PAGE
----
On December 23, 2013, a Lehigh County, Pennsylvania medical malpractice jury awarded $55 million to the family of a now 4-year-old child who did not have sufficient oxygen during the birthing process, resulting in the child being severely developmentally delayed, having cerebral palsy, and having problems walking and talking. The medical malpractice defendants were the hospital where the birth took place and one of the doctors who participated in the baby’s delivery. The medical malpractice trial lasted two weeks.
The medical malpractice plaintiffs alleged that the baby did not have sufficient oxygen during labor, which was compounded when the baby got stuck in the birth canal during vaginal delivery. The plaintiffs alleged that the baby would have been born without suffering the catastrophic injuries if the defendants had performed a timely cesarean section delivery. The child’s father (a doctor) and his mother (a sixth-grade teacher) alleged that their son was born with barely a pulse due to the defendants’ medical negligence.
The parties had entered into a high-low agreement before trial, which set a floor (low) and a ceiling (high) with regard to how much the hospital would be liable to pay to the plaintiffs, depending upon the amount of damages the jury awarded. Typically, a high-low agreement specifies that the plaintiffs will receive the amount of the jury’s verdict if the jury’s award falls between the high and low amounts agreed upon; if the jury awards less than the amount of the low, or if the jury finds in favor of the defendants, then the plaintiffs would nonetheless receive the amount of the low that was agreed upon; and, if the jury awards more than the agreed-upon high, then the plaintiffs would receive the amount of the high that was agreed upon.
A high-low agreement provides the parties to the agreement with some level of certainty in an otherwise uncertain situation — the defendants are assured that their liability for payment is capped at the high while the plaintiffs are assured of at least a minimum amount of recovery (the low). The jury is not told of the parties’ agreement and the trial judge is often not advised of the parties’ high-low agreement. In that manner, the jury trial plays out unaffected by the high-low agreement and the trial proceeds as if there was no high-low agreement.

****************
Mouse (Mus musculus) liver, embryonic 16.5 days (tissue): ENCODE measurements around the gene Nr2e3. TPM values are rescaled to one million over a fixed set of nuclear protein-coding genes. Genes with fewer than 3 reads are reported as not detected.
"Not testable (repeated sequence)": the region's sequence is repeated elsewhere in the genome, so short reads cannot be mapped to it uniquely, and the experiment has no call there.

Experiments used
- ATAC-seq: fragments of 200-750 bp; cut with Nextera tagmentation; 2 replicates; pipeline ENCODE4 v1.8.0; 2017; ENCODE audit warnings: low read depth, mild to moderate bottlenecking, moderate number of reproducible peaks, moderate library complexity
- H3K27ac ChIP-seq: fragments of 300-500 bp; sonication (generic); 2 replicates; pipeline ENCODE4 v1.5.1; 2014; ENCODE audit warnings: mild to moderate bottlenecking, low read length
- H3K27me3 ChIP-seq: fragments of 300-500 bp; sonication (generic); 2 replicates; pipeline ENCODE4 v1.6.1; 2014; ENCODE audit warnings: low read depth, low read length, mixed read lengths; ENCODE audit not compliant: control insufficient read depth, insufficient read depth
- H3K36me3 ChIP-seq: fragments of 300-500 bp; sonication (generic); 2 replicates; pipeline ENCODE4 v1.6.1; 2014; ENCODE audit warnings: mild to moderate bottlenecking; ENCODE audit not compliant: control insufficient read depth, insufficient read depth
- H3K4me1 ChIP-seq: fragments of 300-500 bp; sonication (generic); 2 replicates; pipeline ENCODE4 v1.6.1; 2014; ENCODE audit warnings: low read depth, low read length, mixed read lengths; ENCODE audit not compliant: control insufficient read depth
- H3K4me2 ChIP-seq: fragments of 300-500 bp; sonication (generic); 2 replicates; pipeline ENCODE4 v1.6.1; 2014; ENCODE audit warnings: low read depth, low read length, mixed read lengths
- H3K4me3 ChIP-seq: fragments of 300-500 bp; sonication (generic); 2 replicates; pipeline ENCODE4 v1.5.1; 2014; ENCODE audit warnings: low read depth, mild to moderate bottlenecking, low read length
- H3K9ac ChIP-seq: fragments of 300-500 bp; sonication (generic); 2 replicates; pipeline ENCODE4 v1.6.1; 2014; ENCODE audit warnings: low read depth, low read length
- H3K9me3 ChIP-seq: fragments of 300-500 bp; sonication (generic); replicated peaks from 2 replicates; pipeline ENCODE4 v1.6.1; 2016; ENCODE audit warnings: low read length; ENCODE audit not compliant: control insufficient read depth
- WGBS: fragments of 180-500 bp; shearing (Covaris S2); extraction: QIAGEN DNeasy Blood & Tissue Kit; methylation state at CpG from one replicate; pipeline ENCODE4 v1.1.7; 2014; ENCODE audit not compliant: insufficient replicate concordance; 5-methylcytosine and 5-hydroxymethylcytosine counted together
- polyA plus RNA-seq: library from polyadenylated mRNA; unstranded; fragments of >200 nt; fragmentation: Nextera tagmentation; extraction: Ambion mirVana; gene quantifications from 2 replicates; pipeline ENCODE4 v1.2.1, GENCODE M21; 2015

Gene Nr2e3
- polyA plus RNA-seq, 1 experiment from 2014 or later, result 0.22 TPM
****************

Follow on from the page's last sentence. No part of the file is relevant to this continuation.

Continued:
While the lawyers for the Pennsylvania medical malpractice plaintiffs would not disclose the amount of the high-low agreement in their case, it is probably safe to assume that the agreed-upon high is lower than the $55 million awarded to their clients.
Birth injury medical malpractice claims are some of the saddest medical malpractice cases — the injuries are often catastrophic and permanent, leading to unfulfilled hopes, desires, and expectations of the grieving parents for their injured children. The cost of required life-long medical care for the injured child is often substantial, thereby exposing the negligent health care providers to substantial liability for their negligent acts or omissions.
If a member of your family suffered birth injuries that may be due to medical negligence, you should promptly seek the legal advice of a medical malpractice attorney in your state who may investigate your medical malpractice claim for you and represent you in a medical negligence claim, if appropriate.
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